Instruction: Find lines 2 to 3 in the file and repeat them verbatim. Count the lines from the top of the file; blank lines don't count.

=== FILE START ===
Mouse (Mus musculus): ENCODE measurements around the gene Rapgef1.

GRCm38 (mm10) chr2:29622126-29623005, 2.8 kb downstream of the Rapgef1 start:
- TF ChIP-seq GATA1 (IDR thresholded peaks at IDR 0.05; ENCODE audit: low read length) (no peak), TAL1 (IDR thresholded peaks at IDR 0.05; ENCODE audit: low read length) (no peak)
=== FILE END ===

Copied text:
GRCm38 (mm10) chr2:29622126-29623005, 2.8 kb downstream of the Rapgef1 start:
- TF ChIP-seq GATA1 (IDR thresholded peaks at IDR 0.05; ENCODE audit: low read length) (no peak), TAL1 (IDR thresholded peaks at IDR 0.05; ENCODE audit: low read length) (no peak)